A Decade to Trillionaire Status: How Wealth Hoarding Aggravates Woes
By April Fowell
In its yearly assessment of global inequality, Oxfam International stated on Monday that the world may see its first trillionaire within ten years, coinciding with the meeting of corporate and political elites at the Swiss ski resort of Davos.
Oxfam, which for years has been seeking to highlight the widening discrepancies between the super-rich and the mass of the global population during the World Economic Forum's annual conference, says the gap has been "supercharged" since the coronavirus outbreak.
According to the group, since 2020, when the world was still reeling from the pandemic, the fortunes of the five richest men, Elon Musk, the CEO of Tesla; Bernard Arnault and his family of LVMH; Jeff Bezos, the founder of Amazon; Larry Ellison, the founder of Oracle; and investment guru Warren Buffett, have increased by 114% in real terms.
Amitabh Behar brought up the alarming inequality in wealth distribution at the World Economic Forum in Davos, Switzerland. He underlined that although the richest five billionaires have doubled, the economic conditions of over 5 billion others are deteriorating.
Behar also mentioned Oxfam's prediction that in the next ten years, there may be a trillionaire-someone with a quadruple-digit fortune. With Oxfam predicting that it would take more than 200 years to fully eliminate poverty, this dramatic discrepancy is especially remarkable. The statements emphasize how urgent it is to address and correct global economic disparities.
Someone would be worth the same as oil-rich Saudi Arabia if they were to hit the trillion-dollar mark, and that someone might not even be on any list of the world's richest persons at the moment.
Most people agree that the first billionaire in history was John D. Rockefeller, the well-known founder of Standard Oil, in 1916.
Musk Tops Global Rich List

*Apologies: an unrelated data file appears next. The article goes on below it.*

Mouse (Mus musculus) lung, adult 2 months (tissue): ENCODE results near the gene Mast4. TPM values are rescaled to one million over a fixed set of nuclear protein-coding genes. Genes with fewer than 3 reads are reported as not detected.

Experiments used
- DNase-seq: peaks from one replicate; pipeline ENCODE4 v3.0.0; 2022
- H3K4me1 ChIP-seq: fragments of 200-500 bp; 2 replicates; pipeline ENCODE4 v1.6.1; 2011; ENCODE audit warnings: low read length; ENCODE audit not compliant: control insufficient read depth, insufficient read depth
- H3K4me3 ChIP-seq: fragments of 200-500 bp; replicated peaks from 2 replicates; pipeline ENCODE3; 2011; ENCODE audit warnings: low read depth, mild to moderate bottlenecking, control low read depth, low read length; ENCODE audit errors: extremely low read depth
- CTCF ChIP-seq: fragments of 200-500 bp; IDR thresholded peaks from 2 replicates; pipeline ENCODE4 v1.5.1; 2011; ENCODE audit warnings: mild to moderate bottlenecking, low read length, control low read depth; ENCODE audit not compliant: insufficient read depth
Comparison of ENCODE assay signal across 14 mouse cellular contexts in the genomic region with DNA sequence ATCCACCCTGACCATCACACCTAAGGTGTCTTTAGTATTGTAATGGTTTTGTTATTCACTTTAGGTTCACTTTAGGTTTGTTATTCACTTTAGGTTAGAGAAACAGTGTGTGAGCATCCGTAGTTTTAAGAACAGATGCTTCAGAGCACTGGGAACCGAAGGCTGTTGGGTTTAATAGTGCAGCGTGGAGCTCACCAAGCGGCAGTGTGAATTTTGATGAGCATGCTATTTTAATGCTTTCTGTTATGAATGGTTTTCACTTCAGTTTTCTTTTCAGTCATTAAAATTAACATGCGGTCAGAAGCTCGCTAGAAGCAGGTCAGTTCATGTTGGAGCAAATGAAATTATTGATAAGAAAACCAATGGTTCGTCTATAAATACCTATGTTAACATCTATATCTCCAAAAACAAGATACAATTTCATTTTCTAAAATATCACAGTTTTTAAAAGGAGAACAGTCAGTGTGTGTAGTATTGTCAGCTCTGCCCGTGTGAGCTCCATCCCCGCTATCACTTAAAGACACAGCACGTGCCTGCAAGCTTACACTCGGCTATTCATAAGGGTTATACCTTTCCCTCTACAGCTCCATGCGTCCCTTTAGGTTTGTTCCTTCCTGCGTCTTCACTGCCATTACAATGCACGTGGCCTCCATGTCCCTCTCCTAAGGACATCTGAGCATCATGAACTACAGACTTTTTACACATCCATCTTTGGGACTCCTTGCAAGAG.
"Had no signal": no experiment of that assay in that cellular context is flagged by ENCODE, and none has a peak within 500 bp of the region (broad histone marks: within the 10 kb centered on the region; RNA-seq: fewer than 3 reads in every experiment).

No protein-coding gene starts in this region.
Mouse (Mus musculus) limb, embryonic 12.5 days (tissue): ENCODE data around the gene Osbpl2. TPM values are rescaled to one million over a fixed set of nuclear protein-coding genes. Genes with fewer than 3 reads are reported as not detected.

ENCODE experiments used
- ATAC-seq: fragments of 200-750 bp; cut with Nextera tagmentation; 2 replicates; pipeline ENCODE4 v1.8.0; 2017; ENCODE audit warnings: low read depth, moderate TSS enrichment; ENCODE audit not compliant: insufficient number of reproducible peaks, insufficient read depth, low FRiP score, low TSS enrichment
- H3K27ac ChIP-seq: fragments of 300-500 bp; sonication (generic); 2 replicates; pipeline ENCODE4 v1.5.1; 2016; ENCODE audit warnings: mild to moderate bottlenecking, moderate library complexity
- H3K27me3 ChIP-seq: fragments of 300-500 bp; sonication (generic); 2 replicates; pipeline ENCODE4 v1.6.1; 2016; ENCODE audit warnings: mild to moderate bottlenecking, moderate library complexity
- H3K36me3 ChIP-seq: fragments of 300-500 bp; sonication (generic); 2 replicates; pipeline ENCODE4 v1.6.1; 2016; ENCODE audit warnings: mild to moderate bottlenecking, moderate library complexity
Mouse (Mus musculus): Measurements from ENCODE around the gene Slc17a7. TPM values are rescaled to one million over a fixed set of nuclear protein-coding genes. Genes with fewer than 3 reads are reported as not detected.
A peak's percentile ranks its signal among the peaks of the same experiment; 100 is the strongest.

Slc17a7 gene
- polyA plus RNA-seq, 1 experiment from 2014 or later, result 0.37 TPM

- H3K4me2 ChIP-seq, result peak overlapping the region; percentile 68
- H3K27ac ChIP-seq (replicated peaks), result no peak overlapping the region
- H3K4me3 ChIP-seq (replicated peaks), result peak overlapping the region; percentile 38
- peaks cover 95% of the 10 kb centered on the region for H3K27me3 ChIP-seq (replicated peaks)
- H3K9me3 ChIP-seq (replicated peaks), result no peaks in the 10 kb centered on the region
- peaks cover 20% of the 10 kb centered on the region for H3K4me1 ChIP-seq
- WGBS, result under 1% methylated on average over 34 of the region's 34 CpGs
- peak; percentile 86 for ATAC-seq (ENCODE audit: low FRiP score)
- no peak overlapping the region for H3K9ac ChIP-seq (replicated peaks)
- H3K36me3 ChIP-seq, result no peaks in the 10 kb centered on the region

With a personal wealth of little less than $250 billion, Musk is currently the richest person in the globe, according to Oxfam, which used data from Forbes.
On the other hand, the group claimed that since the epidemic, about 5 billion people have become poorer, and many of the world's poorest countries are unable to offer the financial help that wealthier nations offered during lockdowns.
Additionally, Oxfam said that the poorest countries were disproportionately affected by Russia's invasion of Ukraine in February 2022, which skyrocketed the price of food and energy.
According to Max Lawson, head of Oxfam's inequality strategy, it was a "good time for Oxfam to raise awareness" about inequality because Brazil is holding the Group of 20 summit this year, which brings together the top industrial and developing countries.
Brazilian President Luiz Inacio Lula da Silva has put problems that concern the developing countries at the core of the G20 agenda.
According to Oxfam, an "inequality-busting" strategy should take into account measures like taxing the richest people permanently in every nation, more effectively taxing large firms, and redoubling efforts to combat tax evasion.
Oxfam utilized 2017 Forbes data to determine the top five richest billionaires as of November 2023. By March 2020, their total wealth had increased to $869 billion from $340 billion, a nominal gain of 155%.
Oxfam utilized data from the Credit Suisse Global Wealth Databook 2019 and the UBS Global Wealth Report 2023 to represent the poorest 60% of the world's population. They both employed the same process.
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